Kissimmee and Osceola County leaders are in discussions to do a complete overhaul of the Kissimmee Civic Center and transform it into a performing and cultural arts venue.
The city posted a Request for Proposals (RFP) on March 7 for a feasibility study to determine the best use for the 42,000-square-foot facility, and to estimate the cost to convert it into a performance and meeting space.
"That structure was built in the early 1990s, and the concept dates back to the late 80s," Parks and Recreation Director Elizabeth Harris told GrowthSpotter. "It was a multipurpose center, and at the time it was the thing to have in the community."
The civic center, which seats up to 10,000 people, has hosted everything from circuses and sporting events to political rallies. Harris said it's used seven days a week and is already booked a year in advance.
"It's a well-used facility, but it's looking a bit tired," Harris said.
Osceola Arts, which is led by County Commission Chairman Brandon Arrington, has approached both the city and county with a proposal to earmark $10 million of Tourist Development Taxes (TDT) for the project and take over management of the facility.
Osceola County collected nearly $50 million last year in TDT, half of which goes to Experience Kissimmee for marketing. The county has approximately $45 million in reserves but a debt capacity of just $15 million.
County Manager Don Fisher briefed the commissioners on the civic center project and TDT funding during a recent strategic planning session.
"It’s a good location next to SunRail, and it's a quality of life improvement," Fisher said. "The concept is to build a 1,000-seat theater and smaller 200-seat theater. The estimate is somewhere around $10 million to make a programming adjustment and have a significant improvement in arts in Osceola County."
Fisher said converting the civic center and expanding the county's trail system are both qualified projects for TDT funding and both would help the county attract more high paying jobs, especially at the NeoCity research park.
"With regard to this issue – talking with imec, they’re having a hard time hiring talent," Fisher said. "And the issue is not only does Florida pay differently than where they’re from -- California and New York -- that can all be adjusted because the cost of living is so much lower. The two things that are different here is the housing and quality of life component."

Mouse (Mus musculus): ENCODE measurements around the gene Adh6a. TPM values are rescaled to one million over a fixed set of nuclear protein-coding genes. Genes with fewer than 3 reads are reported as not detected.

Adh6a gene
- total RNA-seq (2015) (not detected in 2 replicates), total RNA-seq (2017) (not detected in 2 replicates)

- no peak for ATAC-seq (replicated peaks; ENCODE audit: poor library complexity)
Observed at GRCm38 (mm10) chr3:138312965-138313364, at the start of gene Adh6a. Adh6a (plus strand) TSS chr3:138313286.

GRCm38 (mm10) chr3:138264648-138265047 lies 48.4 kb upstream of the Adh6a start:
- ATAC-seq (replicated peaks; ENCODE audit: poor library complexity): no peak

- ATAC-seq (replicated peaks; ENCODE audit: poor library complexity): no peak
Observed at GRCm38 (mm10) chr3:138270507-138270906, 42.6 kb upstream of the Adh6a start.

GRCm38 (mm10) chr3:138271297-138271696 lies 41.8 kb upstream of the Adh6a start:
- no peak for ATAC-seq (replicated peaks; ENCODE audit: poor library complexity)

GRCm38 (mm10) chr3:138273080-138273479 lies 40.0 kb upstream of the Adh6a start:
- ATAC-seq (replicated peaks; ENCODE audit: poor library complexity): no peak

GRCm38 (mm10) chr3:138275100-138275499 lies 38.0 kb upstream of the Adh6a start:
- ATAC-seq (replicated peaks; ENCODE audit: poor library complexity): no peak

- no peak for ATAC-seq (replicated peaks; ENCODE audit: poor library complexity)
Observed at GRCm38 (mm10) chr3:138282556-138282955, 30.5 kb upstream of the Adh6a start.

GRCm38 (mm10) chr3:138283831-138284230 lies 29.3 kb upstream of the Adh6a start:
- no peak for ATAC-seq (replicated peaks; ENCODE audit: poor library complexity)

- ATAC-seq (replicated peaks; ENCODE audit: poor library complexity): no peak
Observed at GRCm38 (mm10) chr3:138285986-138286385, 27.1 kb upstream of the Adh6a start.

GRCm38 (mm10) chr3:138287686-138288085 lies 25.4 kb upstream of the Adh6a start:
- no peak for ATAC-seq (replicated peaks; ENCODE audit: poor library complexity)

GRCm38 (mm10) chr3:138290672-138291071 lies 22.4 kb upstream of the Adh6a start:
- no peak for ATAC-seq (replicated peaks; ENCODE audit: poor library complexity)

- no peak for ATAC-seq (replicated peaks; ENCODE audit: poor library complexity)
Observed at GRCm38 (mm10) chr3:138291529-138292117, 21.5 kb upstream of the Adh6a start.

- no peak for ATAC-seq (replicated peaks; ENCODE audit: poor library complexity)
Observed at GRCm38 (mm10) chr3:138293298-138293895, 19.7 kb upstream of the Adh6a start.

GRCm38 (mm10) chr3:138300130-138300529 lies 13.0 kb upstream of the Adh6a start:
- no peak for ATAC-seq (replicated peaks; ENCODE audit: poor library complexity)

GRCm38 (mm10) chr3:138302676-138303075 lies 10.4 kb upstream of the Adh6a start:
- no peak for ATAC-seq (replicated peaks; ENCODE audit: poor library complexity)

There's also the thought that adapting the building for cultural arts would bring more nighttime activity to Downtown Kissimmee, and would lure customers with higher disposable income.
"There's not a lot of diversity in arts and culture right now," Arrington told GrowthSpotter. "We've seen the success the Dr. Phillips Center has had in Orlando. This wouldn't be quite the scale of that but it could create a focal point for Osceola County, and the location next to SunRail makes it a great opportunity to bring tourists in to experience the program."
Commissioner Viviana Janer echoed his sentiments during the workshop. "When you talk about the civic center and performance space, we've said over and over that quality of life is a priority," she said. "For me, that catapults it over the others for the (TDT) investment."
The City of Kissimmee used special purpose sales tax revenue to build the civic center in 1994 -- then for the bargain price of $2.7 million.
"As long as I’ve been here, there’s always been talk about what to do with the building," City Manager Mike Steigerwald said. "It is well-used, but over time, the commissioners have struggled with the fact that it wasn’t bringing a lot of activities to the area."
City leaders do see an opportunity to create synergies between a new cultural arts center, SunRail, the adjacent Kissimmee Lakefront Park and the Mosaic downtown redevelopment project. But there are trade-offs.
"On the one hand, there is interest," Steigerwald said. "They see the attendance that an arts center would bring and it would really help the businesses and restaurants downtown. It would bring people with disposable income downtown at night."
Osceola Arts wanted to keep the ballroom/meeting space function. Arrington said it meets a vital community need, and it can host small conferences and speakers in addition to a steady stream of weddings and Quinceaneras.
But city officials are concerned about losing the civic center as recreational space and a fitness center. Harris said the only other indoor basketball courts are located at Denn John Middle School, and they aren't available during school hours.
"We would have to build another gymnasium, which is not inexpensive," Steigerwald said. City staff also would have to relocate, he added.
That's why the feasibility study is so important, Harris said. Proposals are due April 3, and City Commissioners hope to award a contract by May 2. They want the consultant to start immediately by hosting at least two public meetings to gather input from the community.
The study should evaluate whether the civic center could be renovated for performing arts, estimate the cost and produce a business plan for such a facility.
"We're shooting for a June 13 deadline, so when final report comes out June 20, that’s in line with budget workshop schedule," Harris said. "The next step would probably be a request for letters of interest. We would definitely have to put it out there as a competitive bid."